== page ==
Amos belonged to a humble family of shepherds. He lived around 760 BC and was a contemporary of the prophets Isaiah and Hosea. He is one of the twelve Major Prophets and his preaching with direct and simple words denounced the excessive wealth of the rich and the misery of the poor. He also preached against his own people that, lost in luxury, forgot that they were the chosen people and therefore deserved punishment as much as the pagan nations.
Amos is first seen from behind and then from the side because he is at the beginning of the arch that closes the churchyard on the left, just before Obadiah. The invitation to admire him starts at the mantle’s hemline and phylactery arranged in such a way as to indicate that the prophet begins his walk through the Judean Desert. If at the bottom the mantle has not yet stepped in the stand, just above it takes the form of an S beside the curve of the phylactery; in thick diagonal lines the folds go up towards his right shoulder, while a void opens up between the left arm and the folds of the mantle.
The side view is dominated by the writings of the prophecies, by the rushed walk, expressed in the space that stands out from wool-lined garments. The draping of the fabric on Amos’s left arm leads the eye upwards to his profile, which protrudes forward. Viewed from the front, his legs are covered by a pants made of smoother fabrics contrasting with the rolls made of skin that come out of the mantle lining. The fold lines forming an X converge to the hand that is ready to make a gesture. Above, on the collar that forms a small inverted V, begins the ascent of the long hairlines in front of the raised cap, to flatten the back of the hair. With this effect of pulling back the figure, the face is projected forward, slightly tilted, because it should be seen in its entirety, from the bottom up.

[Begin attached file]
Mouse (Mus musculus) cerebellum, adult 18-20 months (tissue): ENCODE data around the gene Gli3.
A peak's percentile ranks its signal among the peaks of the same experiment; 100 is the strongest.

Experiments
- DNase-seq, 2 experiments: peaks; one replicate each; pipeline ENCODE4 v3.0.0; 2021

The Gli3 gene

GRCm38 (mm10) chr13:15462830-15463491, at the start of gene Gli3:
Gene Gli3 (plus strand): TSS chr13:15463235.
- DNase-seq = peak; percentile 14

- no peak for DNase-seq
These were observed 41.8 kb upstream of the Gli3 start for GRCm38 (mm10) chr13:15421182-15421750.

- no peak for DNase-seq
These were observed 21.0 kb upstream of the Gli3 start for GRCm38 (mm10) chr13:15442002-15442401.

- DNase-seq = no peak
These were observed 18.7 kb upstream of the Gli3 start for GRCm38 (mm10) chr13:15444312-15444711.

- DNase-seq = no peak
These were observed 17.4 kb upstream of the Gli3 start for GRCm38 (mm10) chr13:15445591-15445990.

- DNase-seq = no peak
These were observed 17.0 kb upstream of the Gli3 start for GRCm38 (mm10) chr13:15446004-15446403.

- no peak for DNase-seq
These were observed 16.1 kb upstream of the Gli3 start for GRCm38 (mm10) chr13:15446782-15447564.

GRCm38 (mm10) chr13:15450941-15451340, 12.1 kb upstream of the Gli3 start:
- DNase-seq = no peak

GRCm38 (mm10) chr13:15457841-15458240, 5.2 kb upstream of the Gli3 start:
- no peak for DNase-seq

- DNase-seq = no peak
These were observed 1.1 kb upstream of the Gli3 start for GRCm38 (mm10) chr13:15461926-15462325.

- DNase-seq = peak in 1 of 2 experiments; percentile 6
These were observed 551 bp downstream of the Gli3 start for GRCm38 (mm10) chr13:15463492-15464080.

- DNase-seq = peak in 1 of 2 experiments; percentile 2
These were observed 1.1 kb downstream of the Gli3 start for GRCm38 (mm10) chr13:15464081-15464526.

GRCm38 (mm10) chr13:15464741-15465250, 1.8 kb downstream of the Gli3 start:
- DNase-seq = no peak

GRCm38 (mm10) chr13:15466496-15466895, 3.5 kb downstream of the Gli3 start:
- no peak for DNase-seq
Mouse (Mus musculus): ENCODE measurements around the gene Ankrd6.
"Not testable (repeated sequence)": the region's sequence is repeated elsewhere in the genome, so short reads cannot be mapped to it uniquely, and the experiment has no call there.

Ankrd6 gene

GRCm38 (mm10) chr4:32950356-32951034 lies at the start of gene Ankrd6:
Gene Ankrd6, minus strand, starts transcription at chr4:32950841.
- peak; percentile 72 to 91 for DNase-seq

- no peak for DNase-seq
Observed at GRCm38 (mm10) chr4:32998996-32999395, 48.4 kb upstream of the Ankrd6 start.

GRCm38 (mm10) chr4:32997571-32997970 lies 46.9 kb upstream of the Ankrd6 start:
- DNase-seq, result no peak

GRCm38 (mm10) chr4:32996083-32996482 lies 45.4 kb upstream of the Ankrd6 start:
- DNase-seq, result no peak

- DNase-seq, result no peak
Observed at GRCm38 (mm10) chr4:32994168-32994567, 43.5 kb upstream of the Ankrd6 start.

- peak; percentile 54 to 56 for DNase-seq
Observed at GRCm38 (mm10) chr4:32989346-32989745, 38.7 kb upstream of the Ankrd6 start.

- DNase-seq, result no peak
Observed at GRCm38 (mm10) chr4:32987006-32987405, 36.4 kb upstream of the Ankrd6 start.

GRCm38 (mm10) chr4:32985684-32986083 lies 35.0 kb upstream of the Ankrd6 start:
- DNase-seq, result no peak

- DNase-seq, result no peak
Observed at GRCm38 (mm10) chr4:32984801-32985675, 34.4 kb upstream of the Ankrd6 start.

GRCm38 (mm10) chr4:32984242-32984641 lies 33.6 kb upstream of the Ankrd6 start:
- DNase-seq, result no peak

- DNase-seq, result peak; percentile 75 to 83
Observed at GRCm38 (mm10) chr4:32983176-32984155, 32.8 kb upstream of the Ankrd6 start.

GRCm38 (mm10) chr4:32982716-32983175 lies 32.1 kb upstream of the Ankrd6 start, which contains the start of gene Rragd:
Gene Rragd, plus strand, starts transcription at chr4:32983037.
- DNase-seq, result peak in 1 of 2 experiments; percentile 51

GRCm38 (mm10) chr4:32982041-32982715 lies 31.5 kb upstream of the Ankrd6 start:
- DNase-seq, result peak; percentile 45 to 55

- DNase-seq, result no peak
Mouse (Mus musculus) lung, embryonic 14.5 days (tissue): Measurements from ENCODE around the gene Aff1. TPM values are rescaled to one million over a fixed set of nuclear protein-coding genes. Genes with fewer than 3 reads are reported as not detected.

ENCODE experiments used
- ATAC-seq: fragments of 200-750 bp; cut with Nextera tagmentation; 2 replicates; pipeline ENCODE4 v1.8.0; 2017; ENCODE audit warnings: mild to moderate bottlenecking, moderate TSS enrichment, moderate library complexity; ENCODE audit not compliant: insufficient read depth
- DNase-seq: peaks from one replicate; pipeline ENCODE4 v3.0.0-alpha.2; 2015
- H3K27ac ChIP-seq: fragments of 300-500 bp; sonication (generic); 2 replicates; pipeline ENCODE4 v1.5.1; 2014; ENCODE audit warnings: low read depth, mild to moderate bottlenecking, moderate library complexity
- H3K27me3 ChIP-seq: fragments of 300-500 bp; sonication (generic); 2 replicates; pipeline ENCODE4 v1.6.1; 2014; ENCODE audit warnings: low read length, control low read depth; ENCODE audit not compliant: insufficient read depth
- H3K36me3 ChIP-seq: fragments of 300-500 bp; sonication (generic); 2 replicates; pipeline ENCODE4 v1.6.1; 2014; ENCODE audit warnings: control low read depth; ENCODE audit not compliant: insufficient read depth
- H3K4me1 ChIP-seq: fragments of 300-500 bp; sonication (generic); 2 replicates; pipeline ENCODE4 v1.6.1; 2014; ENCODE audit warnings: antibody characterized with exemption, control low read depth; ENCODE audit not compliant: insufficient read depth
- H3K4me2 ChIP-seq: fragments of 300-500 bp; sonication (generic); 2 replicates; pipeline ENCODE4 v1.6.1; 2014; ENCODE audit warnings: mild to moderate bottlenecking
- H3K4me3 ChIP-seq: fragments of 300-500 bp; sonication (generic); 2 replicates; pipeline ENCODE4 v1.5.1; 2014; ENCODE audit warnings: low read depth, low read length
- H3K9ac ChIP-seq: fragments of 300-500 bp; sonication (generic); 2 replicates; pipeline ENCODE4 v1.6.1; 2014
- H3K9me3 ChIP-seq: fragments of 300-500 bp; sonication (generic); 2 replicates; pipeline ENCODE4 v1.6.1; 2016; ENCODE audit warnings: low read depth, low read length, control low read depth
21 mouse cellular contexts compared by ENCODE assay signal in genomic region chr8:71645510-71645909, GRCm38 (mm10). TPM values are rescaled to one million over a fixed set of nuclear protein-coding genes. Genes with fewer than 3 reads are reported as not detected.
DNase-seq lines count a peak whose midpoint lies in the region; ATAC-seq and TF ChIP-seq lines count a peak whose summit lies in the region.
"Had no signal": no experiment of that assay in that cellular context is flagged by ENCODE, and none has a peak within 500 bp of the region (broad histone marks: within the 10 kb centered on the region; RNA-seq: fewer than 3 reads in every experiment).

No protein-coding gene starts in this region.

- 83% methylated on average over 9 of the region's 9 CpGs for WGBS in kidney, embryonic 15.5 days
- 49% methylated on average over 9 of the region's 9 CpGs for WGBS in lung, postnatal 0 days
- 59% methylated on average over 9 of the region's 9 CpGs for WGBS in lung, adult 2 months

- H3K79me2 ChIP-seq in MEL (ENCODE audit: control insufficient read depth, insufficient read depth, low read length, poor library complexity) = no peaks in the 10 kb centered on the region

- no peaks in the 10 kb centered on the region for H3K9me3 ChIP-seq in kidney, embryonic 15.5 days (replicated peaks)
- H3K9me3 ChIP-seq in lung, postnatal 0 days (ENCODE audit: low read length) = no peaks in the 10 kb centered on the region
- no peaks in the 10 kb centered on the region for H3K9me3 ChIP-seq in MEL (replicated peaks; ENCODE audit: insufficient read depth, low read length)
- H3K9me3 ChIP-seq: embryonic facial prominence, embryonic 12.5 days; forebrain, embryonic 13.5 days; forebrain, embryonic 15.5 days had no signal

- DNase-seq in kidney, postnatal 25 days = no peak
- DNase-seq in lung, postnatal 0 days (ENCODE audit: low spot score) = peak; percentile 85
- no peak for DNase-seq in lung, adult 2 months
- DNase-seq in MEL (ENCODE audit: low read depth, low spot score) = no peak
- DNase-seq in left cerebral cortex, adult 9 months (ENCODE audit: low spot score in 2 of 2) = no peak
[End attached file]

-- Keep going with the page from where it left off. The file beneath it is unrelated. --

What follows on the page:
Seen from below, being significantly high, the prophet Amos becomes a secondary character due to Obadiah’s arm movement. He quietly contemplates with compassion, from above, those who did not comply with the will of God. From the top of his mission, Amos preached against kings and those “fat cows” – the rich that plunder the poor.
From an iconological point of view (referring to the artist’s intention to transmit a message beyond the obvious one), although we cannot state without further study, Aleijadinho could also have had his own intention to, with his art, preach against the society eager for gold, wealth and luxury.
In Latin: PRIMO EQUIDEM/PASTOR FACTUS/DEINDE PROPHETA,/IN VACCAS PIN/GUES INVEHOR/ET PROCERES./AMOS/CAP.1.
BAZIN, Germain. Aleijadinho e a escultura barroca no Brasil. Rio de Janeiro: Record, 1970.
NAVARRO, José Gabriel. Contribuiciones a la historia del arte em el Ecuador. La Compañia. Quito : Ediciones Trama, 2006. v.4.
OLIVEIRA, Myriam Andrade Ribeiro de. O Aleijadinho e o santuário de Congonhas. Roteiros do Patrimônio. Brasília : Monumenta/Iphan, 2006.
SORAIA, Maria Silva. Profetas em movimento. São Paulo : Edusp/Imprensa Oficial, 2001.
TEIXEIRA, José de Monterroso. Aleijadinho, o teatro da fé. São Paulo : Metalivros, 2007.